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The Most Important Thing is praised by Warren Buffett as being a rarity among investment books
Thursday 05 Sep 2019 Author: Ian Conway

Howard Marks is an American investor and author who has come to be viewed as something of a ‘sage’ in recent years.

His name is often mentioned in the same reverential tones as Warren Buffett, who describes The Most Important Thing on the jacket as ‘that rarity, a useful book’.

Buffett also admits that when he sees one of Marks’ memos, which are published several times a year and available to everyone on Oaktree Capital’s website, they are the first thing he reads.


After more than 25 years in investment banking, Marks founded Oaktree Capital in 1995. Today the company manages $120bn in alternative investments ranging from credit and real assets to private and public equities. Last year its closed-end funds gained 9% despite the final quarter sell-off which wrecked returns at many other firms.

Unlike most great investors, Marks isn’t hung-up on high-quality stocks. In fact he typically avoids them because they trade at high multiples and everyone has high expectations of them, which in his view makes them risky.

Instead he looks for what other people consider risky: cheap, unloved assets which are so downtrodden that they have substantial upside if things go right and minimal downside if they go wrong. Much of the book is taken up with risk, how to recognise it and control it, but certainly not how to avoid it.


By Marks’ own admission there is no single, most important thing. In his early meetings with some Oaktree clients he would insist that cheap valuations were the most important thing while with others he would insist it was controlling risk.

In one of his memos from 2003 he actually listed 19 ‘most important things’, and that memo became the basis for this 2011 book.

What he sets out to explain, unlike the writers of most investment books, is that successful investing isn’t easy. In fact it’s extremely hard, and there’s certainly no ‘magic formula’.

For example, contrary to popular belief buying risky assets doesn’t guarantee you high returns. If it did they wouldn’t be risky and everyone would be doing it.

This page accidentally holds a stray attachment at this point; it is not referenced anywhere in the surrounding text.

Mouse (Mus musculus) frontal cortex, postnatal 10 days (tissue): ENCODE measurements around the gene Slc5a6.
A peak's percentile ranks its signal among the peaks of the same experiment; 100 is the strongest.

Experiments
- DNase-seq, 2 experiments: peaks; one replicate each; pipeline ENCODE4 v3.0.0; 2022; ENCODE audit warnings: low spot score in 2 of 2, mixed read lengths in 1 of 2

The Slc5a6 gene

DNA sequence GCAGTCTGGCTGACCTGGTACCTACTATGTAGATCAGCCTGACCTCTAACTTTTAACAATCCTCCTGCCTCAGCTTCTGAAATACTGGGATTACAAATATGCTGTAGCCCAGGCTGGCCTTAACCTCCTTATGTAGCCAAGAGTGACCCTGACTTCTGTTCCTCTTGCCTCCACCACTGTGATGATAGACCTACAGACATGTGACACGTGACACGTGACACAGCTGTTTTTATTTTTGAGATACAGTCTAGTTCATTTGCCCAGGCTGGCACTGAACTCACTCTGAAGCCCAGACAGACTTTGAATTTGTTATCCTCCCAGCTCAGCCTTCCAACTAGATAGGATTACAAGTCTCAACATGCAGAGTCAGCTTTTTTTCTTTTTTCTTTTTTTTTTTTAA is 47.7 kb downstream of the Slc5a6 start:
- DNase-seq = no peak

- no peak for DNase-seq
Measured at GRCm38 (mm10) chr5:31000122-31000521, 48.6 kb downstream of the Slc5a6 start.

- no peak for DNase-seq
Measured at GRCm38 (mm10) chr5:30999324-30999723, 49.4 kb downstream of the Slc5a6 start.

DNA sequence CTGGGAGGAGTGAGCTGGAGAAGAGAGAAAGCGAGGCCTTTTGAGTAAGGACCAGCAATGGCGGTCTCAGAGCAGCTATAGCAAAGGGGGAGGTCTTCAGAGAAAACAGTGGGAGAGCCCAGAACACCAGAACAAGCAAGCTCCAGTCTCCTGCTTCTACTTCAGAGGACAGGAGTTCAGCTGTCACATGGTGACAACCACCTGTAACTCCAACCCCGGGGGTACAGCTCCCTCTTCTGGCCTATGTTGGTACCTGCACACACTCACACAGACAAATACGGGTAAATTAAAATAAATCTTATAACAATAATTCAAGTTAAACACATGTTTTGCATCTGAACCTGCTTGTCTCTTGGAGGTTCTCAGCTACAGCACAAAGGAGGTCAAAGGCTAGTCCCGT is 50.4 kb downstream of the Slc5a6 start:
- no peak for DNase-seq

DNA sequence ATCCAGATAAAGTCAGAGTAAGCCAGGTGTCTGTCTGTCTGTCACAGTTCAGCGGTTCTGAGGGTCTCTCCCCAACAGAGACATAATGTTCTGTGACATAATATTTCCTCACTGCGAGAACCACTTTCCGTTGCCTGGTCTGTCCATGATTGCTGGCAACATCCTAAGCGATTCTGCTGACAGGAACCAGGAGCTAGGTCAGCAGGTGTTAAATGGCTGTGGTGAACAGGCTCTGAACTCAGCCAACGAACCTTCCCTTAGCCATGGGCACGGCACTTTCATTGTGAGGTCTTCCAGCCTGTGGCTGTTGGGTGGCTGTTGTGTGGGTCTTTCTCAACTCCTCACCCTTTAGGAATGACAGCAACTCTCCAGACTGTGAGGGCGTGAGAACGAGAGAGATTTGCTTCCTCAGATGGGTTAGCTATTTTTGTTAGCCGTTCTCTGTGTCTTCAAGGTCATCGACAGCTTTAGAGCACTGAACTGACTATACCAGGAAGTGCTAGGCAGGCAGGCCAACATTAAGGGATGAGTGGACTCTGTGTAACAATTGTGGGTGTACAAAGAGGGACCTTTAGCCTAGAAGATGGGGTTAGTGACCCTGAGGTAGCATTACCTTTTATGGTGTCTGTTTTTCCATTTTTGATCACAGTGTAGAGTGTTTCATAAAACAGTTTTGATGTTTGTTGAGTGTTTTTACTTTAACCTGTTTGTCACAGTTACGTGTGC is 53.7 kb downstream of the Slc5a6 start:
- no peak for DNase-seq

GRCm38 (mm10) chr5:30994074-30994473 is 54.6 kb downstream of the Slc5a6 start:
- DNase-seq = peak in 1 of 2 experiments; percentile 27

By the same token, just because one outcome is the most likely across a range of outcomes there is no guarantee that it will happen. As the economist Elroy Dimson said, ‘risk means more things can happen than will happen’.


Each reader may come away with a different view as to what is the most important thing, but for Marks it begins with value and its relationship with price.

Just as high quality stocks can be risky if bought at the wrong price, so poor quality stocks can be a good investment if the price is far enough below the underlying value.

This is where investors like Marks get their hands dirty doing deep fundamental analysis in order to establish what they believe is the underlying value.

Even when stocks are trading well below their underlying value, it still takes a strong contrarian streak to buy. Most of us are happiest buying what other people like and going with the flow rather than making trouble for ourselves by buying what other people think is ‘junk’ or is going bust.

As American writer Will Rogers said, however, ‘you’ve got to go out on a limb sometimes because that’s where the fruit is’.

As long as you build in a ‘margin of safety’ – a concept Buffett has sworn by since he started investing – and you pay less than the asset is worth then the risk/reward is good.

Along with a contrarian streak, you need patience because you can be right with your view but be wrong with your timing. As economist John Maynard Keynes warned, markets can stay irrational longer than most of us can stay solvent.


While buying low and selling high is the aim, you need to be aware of market cycles. The market is like a pendulum swinging between over-valuation and under-valuation, euphoria and depression, greed and fear. Most importantly, it’s hardly ever at the middle.

Individually and collectively we tend to think that the future will look like the recent past. When markets have been rising for a long time, we assume that they will continue rising.

When euphoria takes over, we start to think we are in some kind of ‘new era’ and that stocks will carry on rising indefinitely. As another great investor John Templeton said, the most dangerous words in the English language are ‘this time it’s different’.

The point is it’s never different. Cycles are self-correcting, so you need to be aware of where we are in the cycle and whether risk is being priced correctly. When optimism, stock prices and valuations are high, the chances are people aren’t paying enough attention to risk or to the cycle.


Finally, you need to understand the role of chance or luck. You can make a stellar return on your investment just through being lucky because the price can go up for completely different reasons to the ones you expected.

It’s impossible to know whether an investor is good or bad just by measuring their returns because you don’t know how much risk they took to get them.

Controlling risk is like buying house insurance: you might be lucky and not need it but if you don’t have it and your house burns down – or the market collapses – you’ve lost everything.

Marks’ views won’t be to everyone’s tastes, but if you think all investment books are the same, seek out a copy.

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